Hundreds of child abuse and neglect deaths hushed up in Texas
In an investigative report published on Sunday, Austin American-Statesman claims that practically half of the underreported deaths happened in problem families, which had frequently been investigated for child abuse.
Over a quarter of families (144 of them) where a child died had been investigated by the CPS at least 3 times. In one case, the CPS had contacted a family more than 20 times, but still the child in this family died.
Having analyzed nearly 300 child homicides and suspected homicides, the newspaper reported that most of the children’s deaths were the result of beatings or strangulation. One child homicide case out of five remains unsolved, while some cases are “unaccountably dragged out for years,” the investigative report claims.
Sometimes a family simply falls off CPS radar, and this can have deadly consequences. According to the American-Statesman investigative report, 15 children died between 2009 and 2014, after the state agency lost track of their families.
Patrick Crimmins, spokesman for the Family and Protective Services, stated the agency has always complied with state and federal laws and is not trying to hide any information.
The child fatalities missing from official statistics took place between 2010 and 2014. This was possible because of a law adopted in 2009, obliging Family and Protective Services’ caseworkers to publicly report any maltreatment that led to a child death. But the law has a loophole: it doesn’t require reporting a child’s death when abuse did not contribute to death directly.
This get-out was used by dozens of child welfare workers to evade
culpability and keep the crimes under the radar.
In the course of the six-month investigation, the newspaper discovered that over 50 CPS employees had falsified official records, obstructed law enforcement investigations, flouted court orders or had simply lied to prosecutors.
Four former CPS employees are currently facing criminal charges for alleged misconduct.
Texas’ Child Protective Services employ over 3,400 foster care workers and investigators, and maintains that these employees represent just a small fraction of the personnel.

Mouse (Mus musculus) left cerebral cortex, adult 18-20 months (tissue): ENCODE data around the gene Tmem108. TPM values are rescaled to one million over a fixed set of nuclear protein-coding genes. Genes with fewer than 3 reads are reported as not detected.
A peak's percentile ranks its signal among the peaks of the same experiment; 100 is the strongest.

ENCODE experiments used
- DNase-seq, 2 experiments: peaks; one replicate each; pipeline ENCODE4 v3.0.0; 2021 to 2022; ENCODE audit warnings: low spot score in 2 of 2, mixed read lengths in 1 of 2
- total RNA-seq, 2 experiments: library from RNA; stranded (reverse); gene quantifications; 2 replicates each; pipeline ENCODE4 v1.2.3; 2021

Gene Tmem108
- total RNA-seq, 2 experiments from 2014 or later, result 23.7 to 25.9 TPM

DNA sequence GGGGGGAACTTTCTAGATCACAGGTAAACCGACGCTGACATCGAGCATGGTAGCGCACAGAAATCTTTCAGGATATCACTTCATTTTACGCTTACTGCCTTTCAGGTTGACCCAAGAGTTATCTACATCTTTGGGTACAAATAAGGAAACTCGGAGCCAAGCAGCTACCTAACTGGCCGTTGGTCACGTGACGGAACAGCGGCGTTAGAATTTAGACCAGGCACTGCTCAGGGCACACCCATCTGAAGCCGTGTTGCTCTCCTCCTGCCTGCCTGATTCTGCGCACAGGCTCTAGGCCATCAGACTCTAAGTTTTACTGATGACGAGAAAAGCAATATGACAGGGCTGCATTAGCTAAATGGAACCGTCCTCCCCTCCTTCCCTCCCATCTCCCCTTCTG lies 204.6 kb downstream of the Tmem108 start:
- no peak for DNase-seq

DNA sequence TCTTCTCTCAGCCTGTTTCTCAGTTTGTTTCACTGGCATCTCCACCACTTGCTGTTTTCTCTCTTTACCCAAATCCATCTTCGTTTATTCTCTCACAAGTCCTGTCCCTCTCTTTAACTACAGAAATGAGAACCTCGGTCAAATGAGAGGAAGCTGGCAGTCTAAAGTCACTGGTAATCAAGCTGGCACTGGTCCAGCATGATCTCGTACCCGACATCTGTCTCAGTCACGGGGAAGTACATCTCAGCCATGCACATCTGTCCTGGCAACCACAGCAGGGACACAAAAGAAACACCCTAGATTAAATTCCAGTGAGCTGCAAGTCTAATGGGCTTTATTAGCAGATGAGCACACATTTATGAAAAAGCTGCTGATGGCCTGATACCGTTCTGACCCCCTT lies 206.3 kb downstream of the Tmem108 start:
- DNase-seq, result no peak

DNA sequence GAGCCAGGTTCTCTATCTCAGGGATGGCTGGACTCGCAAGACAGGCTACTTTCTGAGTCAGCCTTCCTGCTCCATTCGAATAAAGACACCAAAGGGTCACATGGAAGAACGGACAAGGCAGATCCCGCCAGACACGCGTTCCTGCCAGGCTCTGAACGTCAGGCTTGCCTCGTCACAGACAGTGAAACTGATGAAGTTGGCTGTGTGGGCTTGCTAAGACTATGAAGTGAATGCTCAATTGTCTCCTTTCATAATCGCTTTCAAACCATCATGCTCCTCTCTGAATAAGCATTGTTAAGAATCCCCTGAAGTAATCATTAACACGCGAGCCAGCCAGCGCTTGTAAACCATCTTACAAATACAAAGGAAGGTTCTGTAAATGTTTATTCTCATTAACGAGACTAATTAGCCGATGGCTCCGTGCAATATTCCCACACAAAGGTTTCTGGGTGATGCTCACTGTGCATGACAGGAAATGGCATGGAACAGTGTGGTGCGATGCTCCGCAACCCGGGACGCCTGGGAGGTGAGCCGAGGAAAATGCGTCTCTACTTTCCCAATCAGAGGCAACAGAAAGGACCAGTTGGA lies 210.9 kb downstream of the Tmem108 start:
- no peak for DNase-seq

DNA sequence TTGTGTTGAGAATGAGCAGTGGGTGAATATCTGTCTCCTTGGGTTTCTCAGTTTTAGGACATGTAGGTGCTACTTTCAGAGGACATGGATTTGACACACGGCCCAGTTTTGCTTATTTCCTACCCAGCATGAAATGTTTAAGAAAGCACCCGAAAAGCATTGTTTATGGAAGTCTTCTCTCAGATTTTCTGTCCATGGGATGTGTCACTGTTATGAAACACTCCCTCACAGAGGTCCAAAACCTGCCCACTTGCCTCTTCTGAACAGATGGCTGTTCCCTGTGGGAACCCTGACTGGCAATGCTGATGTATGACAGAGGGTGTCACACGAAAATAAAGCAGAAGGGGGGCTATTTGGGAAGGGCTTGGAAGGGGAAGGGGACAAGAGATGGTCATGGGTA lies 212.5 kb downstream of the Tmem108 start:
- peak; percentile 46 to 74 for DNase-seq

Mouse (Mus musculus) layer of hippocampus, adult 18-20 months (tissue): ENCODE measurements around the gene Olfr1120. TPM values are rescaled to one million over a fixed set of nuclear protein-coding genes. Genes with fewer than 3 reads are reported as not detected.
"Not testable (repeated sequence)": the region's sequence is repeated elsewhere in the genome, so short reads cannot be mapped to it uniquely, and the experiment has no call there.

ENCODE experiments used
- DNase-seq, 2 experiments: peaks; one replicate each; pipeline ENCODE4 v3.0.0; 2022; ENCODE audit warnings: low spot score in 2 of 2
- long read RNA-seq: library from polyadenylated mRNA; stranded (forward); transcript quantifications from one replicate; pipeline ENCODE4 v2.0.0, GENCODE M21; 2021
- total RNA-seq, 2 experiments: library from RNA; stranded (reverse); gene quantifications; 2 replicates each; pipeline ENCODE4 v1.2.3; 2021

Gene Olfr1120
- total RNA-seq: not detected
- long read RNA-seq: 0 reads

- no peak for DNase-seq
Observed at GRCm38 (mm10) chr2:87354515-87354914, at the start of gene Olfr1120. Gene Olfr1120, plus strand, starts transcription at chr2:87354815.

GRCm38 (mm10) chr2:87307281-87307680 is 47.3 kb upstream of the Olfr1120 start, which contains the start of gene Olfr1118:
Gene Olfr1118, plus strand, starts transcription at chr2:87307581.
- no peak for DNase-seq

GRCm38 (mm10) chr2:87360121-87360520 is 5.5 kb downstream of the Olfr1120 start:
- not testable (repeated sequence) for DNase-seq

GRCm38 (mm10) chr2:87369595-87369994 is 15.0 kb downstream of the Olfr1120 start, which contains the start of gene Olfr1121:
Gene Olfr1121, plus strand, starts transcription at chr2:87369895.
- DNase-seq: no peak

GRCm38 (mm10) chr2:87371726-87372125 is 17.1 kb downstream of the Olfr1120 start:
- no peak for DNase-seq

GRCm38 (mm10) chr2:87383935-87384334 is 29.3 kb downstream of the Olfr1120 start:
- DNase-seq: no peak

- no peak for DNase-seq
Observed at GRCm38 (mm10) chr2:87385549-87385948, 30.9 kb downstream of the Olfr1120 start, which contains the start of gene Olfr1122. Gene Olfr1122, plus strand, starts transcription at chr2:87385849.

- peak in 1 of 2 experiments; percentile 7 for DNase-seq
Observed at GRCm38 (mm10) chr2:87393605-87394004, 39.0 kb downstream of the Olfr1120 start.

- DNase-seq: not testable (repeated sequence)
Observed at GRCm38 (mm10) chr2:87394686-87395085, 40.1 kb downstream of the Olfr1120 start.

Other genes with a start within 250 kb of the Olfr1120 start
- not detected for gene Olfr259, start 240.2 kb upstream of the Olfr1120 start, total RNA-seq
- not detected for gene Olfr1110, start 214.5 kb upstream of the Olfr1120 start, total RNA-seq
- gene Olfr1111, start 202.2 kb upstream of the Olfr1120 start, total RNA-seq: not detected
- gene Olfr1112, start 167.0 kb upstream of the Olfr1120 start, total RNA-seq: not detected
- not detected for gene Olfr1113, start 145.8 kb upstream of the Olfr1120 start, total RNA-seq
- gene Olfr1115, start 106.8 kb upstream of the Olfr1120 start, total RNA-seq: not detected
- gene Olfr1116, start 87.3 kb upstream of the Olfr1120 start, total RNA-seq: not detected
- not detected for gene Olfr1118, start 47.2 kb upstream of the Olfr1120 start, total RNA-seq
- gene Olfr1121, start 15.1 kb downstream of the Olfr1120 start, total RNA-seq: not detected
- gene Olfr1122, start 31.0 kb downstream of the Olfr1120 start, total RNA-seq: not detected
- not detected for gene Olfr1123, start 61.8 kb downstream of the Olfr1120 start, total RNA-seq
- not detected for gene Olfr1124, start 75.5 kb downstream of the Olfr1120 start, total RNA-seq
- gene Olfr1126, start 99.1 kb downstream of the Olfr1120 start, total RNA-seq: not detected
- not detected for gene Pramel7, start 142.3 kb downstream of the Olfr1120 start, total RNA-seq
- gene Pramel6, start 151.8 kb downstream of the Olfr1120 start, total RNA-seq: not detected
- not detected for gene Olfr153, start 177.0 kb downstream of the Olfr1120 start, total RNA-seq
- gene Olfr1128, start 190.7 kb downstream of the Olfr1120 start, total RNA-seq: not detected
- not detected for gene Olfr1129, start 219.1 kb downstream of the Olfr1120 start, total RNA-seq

Details of the scandal were published at the weekend on the eve of a new legislative session of Texan lawmakers, which starts on Tuesday. It will be headed by the newly elected Governor Greg Abbott. The state’s lawmakers have already called for the Department of Family Services to be heavily scrutinized.
“I want to know who these kids are. Every one of these kids has a name and has a story and would have had a life ahead of them,” said Democratic Senator Carlos Uresti, one of the authors of the 2009 law that obliged caseworkers at the Family and Protective Services to publicize detailed reports on maltreatment cases that preceded the death of children.
The Austin American-Statesman’s new investigation raises concerns over the authenticity of similar statistics published less than a month ago by the Associated Press. In December, AP reported that at least 786 children – many of them younger than four – in the US had died of abuse or neglect at the hands of their parents or carers, even as child protection agencies were investigating these cases over the period of six years.
The AP report found there is no general statistic for child abuse deaths in the US.
“The data collection system on child deaths is so flawed that no one can even say with accuracy how many children overall die from abuse or neglect every year,” AP revealed.
“The federal government estimates an average of about 1,650 deaths annually in recent years; many believe the actual number is twice as high,” AP said, stressing that among many states that struggled to provide child abuse numbers, “Secrecy often prevailed.”